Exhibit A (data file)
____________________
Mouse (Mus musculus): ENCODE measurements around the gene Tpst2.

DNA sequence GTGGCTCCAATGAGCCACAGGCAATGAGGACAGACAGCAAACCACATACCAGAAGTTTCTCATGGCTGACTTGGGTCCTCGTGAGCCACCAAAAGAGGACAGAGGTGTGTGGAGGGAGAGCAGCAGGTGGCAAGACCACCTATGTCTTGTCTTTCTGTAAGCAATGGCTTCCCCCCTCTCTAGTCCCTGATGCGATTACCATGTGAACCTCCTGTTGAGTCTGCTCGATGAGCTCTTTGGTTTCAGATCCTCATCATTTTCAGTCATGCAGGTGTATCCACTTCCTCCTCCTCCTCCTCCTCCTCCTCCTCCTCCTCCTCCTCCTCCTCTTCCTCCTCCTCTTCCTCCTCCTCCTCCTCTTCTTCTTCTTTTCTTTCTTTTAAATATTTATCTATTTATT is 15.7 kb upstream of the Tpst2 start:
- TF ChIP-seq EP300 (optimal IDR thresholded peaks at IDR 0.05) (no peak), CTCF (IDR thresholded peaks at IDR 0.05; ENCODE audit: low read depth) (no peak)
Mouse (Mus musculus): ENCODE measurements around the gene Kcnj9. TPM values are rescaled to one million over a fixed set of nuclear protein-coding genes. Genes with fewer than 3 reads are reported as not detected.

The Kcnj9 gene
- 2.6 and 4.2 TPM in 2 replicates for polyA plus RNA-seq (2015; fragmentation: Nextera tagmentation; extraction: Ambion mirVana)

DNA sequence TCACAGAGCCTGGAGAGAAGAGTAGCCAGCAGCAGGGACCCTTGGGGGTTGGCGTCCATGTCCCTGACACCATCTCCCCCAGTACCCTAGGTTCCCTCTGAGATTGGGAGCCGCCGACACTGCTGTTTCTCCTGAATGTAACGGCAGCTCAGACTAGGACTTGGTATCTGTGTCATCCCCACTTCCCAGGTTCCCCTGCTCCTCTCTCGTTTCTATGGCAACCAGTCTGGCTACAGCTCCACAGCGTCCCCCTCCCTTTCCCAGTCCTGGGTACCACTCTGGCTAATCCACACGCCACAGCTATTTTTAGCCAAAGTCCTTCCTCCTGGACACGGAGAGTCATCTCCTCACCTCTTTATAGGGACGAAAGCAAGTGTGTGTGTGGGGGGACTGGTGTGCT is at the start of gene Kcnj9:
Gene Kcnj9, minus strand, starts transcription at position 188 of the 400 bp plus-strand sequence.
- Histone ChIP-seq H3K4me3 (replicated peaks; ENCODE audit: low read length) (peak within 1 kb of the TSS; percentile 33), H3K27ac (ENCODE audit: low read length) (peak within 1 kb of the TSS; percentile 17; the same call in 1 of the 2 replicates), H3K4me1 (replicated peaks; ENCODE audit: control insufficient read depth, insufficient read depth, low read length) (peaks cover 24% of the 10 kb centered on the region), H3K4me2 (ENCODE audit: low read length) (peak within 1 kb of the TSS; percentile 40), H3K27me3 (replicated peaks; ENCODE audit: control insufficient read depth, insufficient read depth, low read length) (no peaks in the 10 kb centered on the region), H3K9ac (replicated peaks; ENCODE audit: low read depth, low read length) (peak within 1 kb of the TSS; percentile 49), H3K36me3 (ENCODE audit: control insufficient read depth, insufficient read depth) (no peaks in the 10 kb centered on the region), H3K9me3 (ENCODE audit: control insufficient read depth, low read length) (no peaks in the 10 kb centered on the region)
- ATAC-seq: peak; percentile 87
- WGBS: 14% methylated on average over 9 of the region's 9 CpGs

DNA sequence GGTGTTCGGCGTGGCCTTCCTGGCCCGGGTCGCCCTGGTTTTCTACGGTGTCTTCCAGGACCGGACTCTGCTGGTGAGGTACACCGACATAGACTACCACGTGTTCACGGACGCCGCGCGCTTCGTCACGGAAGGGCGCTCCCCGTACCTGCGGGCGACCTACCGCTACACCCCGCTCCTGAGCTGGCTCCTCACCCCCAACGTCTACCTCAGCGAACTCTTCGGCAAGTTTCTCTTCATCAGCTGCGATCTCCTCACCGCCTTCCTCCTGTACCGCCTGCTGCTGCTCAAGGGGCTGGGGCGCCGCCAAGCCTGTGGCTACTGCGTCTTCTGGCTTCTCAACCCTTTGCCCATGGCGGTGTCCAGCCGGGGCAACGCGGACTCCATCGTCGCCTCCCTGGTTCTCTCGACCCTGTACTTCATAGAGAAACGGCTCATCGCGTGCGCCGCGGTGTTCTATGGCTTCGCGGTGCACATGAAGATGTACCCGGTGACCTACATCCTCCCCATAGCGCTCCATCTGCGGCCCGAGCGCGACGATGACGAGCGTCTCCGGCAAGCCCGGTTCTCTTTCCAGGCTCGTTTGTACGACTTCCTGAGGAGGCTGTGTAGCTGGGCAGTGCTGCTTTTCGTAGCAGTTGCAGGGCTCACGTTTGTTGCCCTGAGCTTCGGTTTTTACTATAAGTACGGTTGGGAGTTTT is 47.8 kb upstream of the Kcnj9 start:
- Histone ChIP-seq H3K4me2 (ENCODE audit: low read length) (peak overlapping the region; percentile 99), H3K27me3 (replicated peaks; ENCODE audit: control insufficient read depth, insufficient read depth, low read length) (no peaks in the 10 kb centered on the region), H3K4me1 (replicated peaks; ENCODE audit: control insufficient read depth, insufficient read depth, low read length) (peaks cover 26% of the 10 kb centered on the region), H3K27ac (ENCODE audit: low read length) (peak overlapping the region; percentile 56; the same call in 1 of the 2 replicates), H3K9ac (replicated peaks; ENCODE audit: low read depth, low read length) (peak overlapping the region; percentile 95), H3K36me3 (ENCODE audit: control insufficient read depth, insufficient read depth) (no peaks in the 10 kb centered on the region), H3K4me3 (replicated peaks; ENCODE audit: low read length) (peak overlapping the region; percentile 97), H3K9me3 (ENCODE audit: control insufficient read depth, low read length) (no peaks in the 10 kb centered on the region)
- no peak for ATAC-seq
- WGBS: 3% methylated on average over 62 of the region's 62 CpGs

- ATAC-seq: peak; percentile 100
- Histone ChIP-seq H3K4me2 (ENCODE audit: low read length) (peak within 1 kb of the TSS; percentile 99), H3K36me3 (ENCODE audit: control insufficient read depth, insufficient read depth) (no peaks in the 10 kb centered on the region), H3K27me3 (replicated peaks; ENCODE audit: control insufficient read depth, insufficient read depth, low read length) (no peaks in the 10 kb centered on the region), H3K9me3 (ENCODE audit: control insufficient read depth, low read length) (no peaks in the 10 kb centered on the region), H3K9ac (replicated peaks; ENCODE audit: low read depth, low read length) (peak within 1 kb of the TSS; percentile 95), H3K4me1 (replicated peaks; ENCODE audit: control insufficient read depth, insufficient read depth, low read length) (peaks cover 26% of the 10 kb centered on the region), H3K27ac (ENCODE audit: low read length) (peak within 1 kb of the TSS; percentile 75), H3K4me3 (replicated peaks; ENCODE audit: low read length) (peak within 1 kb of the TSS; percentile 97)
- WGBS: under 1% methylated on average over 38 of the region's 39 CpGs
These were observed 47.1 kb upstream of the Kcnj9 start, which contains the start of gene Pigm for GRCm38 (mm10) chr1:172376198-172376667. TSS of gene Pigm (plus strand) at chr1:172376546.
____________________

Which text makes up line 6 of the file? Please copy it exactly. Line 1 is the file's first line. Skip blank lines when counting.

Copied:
- 2.6 and 4.2 TPM in 2 replicates for polyA plus RNA-seq (2015; fragmentation: Nextera tagmentation; extraction: Ambion mirVana)